- Morgan Stanley Executive Calls For Higher Taxes On The Rich: ‘We Cannot Cut Our Way To Greatness’ (thinkprogress.org)
- Silicon Alley Insider: Venture Capitalist Shreds The Idea That Taxing The Rich Is A Job Killer (businessinsider.com)
- Millionaire Nick Hanauer Shoots Down Neil Cavuto’s Straw Men as He Explains Why His Taxes Should be Raised (crooksandliars.com)
- Who creates jobs? The middle class (dailykos.com)
- Study backs up “Buffett Rule” claims (cbsnews.com)
In a November 19 post, Reich gives the following advice to the Deficit Supercommittee (which has since disbanded, after failing to reach an agreement):
1. Make no cuts before unemployment is back under control (down to 5%).
2. Make the boost big enough. We need a huge jobs program with components like the New Deal’s Civilian Conservation Corps and Work Progress Administration to restore our infrastructure.
3. Raise taxes on the super rich and tax all income (capital gains included) at the same rate. Restore the tax structure to pre-1980 levels and put a 2% surcharge on income over $5 million.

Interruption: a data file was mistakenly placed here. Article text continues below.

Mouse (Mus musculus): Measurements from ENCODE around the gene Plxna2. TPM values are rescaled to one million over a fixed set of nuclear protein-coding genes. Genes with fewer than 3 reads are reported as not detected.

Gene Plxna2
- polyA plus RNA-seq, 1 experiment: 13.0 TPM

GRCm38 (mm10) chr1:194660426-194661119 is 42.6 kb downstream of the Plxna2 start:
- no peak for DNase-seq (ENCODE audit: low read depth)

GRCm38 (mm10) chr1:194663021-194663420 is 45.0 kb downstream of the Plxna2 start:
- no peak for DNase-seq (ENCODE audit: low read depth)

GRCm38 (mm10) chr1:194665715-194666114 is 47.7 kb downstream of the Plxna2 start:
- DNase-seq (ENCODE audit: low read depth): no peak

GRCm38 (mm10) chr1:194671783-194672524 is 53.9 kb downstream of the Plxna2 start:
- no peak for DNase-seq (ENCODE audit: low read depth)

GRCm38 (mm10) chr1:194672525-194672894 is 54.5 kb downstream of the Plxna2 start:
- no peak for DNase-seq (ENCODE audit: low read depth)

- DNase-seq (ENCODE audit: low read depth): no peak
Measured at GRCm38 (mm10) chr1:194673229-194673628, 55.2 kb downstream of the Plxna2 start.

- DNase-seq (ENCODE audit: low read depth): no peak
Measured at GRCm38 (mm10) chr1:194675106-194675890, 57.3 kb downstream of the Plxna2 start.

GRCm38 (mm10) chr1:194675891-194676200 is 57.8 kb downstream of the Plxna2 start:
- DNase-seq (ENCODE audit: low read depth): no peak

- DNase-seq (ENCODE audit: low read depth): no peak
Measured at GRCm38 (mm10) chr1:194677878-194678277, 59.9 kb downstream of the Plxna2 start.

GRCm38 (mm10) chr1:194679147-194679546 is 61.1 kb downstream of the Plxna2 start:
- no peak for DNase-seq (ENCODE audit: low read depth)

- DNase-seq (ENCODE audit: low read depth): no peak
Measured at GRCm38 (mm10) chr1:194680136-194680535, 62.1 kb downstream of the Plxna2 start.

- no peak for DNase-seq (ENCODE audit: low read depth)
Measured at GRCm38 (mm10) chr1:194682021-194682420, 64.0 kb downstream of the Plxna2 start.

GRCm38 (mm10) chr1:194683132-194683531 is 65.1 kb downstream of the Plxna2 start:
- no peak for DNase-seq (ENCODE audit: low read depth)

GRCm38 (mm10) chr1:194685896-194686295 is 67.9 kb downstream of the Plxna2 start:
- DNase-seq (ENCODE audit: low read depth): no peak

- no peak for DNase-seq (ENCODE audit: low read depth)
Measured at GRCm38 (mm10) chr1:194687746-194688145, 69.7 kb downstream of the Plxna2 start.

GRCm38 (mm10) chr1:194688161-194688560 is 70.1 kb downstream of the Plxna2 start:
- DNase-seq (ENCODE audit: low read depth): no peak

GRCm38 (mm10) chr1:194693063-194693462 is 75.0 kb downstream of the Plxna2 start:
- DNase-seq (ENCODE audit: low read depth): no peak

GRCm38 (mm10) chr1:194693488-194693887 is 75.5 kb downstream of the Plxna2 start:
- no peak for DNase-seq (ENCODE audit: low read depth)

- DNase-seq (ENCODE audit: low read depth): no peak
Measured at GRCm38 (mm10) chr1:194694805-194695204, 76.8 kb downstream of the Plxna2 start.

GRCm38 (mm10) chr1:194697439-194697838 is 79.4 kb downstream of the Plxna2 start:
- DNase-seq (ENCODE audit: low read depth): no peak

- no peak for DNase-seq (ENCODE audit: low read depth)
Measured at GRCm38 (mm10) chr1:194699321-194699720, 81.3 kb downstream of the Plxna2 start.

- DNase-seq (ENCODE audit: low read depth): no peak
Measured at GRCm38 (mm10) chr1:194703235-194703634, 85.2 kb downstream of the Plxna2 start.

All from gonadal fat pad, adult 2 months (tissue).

4. Cut the real welfare — military spending and corporate subsidies. Savings = $400 billion annually.
Reich’s closing plea, of course, fell on deaf ears:
Do you hear me, Washington? Do these four things and restore jobs and prosperity. Fail to do these, and you’ll make things much, much worse.
Unfortunately, there’s not a chance any of this will get through in this political climate.
It seems like we are constantly in a battle to mitigate damage from bad policy and those actively on a misguided crusade to make things much worse, and not making any headway in actually fixing the problem.
Some good stuff there, covering a gamut from lists of good science fiction books for teens to a post eviscerating Frank Miller’s “The 300” in response to Miller’s nasty swipe at the Occupy Wall Street protesters.
* Ask your “ostrich” friends: “Tell us how to avoid “class war” now that 400 families own a greater share of our wealth than 50% of Americans. Is there some disparity that would finally make you worry? When they own more than 75%…Perhaps more than 90%? WHEN will you admit that we’ve returned to the normal condition that reigned in 99% of human cultures? Then will you admit that FDR wasn’t Satan, or that our parents in the “greatest generation” weren’t complete idiots, after all?”